The Canadian and teammate Jenson Button were much happier with the latest aerodynamic package introduced for the Silverstone race, which along with another specification of the Honda engine seemed to move the Brackley-based team a step forwards. Things did not look bright for Villeneuve in first qualifying, mainly because of the wrong tyre choice, but the former champion felt much better on Saturday, getting himself into the top ten for the first time since the San Marino Grand Prix and only for the third time this season.

Pizzonia outqualified Webber, but Jaguar dumped him10. Antonio Pizzonia Saturday time: 1:22.634
Friday Qualifying: 11th, 1:20.171

The British Grand Prix was probably the strongest race of the year for Pizzonia, who was always close or ahead of his Jaguar teammate Mark Webber. The Brazilian took full advantage of his knowledge of Silverstone to put on his second best performance of the year, outqualifying Webber for the third time despite suffering from mechanical problems in the final session. Little did he know that Saturday's qualifying could have been the final session he was going to take part in.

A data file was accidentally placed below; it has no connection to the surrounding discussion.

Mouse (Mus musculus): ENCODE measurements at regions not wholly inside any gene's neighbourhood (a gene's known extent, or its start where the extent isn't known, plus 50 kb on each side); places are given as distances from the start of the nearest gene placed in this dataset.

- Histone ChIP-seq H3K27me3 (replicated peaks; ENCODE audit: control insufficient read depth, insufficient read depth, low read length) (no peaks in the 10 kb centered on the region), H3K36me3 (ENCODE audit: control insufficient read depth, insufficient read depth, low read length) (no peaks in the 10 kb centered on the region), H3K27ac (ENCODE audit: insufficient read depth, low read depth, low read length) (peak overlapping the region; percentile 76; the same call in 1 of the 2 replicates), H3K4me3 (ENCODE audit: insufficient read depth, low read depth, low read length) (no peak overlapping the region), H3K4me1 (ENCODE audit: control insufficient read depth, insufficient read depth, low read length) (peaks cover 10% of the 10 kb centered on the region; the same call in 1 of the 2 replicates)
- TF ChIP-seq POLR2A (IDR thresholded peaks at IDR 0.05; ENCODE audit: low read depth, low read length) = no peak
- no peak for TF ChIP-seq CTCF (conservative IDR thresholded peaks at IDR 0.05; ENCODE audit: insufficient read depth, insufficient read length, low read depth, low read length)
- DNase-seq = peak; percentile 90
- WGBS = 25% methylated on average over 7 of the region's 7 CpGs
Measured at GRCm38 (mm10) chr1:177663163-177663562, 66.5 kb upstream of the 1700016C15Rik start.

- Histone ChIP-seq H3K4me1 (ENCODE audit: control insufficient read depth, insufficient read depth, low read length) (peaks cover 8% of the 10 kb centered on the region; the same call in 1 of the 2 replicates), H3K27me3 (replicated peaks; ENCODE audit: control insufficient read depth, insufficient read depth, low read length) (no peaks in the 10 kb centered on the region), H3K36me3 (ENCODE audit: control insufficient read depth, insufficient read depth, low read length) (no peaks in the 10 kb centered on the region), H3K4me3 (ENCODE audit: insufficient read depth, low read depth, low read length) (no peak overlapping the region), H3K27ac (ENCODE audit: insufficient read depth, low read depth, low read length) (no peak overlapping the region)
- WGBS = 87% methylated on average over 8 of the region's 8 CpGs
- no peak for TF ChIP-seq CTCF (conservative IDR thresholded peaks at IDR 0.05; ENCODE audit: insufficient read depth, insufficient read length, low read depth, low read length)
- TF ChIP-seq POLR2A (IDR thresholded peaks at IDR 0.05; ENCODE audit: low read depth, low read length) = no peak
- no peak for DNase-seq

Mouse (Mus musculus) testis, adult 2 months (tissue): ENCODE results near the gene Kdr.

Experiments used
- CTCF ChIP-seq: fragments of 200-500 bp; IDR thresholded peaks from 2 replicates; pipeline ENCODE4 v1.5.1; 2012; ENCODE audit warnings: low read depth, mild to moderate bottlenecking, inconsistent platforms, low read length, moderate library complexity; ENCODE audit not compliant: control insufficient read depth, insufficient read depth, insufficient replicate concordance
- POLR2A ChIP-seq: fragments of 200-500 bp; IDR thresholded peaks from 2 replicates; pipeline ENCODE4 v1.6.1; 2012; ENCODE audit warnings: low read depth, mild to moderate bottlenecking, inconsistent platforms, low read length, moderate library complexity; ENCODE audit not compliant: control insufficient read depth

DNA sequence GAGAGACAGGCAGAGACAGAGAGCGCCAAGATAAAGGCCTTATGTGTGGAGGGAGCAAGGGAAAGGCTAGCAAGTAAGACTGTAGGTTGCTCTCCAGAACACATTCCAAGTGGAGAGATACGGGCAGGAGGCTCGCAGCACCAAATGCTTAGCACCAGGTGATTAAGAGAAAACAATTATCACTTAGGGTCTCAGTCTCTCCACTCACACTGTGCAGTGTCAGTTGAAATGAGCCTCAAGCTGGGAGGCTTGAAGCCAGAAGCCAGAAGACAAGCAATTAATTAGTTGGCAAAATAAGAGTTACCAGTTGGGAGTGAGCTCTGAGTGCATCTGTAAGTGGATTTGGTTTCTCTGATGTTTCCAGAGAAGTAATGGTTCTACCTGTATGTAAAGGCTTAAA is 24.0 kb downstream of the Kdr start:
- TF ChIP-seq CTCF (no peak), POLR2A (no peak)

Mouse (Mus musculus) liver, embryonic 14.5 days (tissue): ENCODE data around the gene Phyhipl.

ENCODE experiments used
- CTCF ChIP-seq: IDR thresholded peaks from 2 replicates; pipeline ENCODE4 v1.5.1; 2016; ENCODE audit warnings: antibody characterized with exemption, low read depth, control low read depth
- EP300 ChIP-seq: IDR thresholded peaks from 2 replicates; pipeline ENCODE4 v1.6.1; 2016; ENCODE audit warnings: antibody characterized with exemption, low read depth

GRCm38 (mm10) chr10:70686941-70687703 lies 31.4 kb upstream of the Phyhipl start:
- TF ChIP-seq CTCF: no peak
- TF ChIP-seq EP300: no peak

11. Mark Webber Saturday time: 1:22.647
Friday Qualifying: 8th, 1:32.778

Qualifying for his second 'home' race proved a disappointment for Webber, who was expecting to do better after posting the eighth fastest time on Friday. The problems with the wind and the fact that Jaguar had not tested properly at Silverstone this year, proved too big of a burden for the Australian, who lost out to teammate Pizzonia by less then two hundredths of a second.

12. David Coulthard Saturday time: 1:22.811
Friday Qualifying: 7th, 1:19.968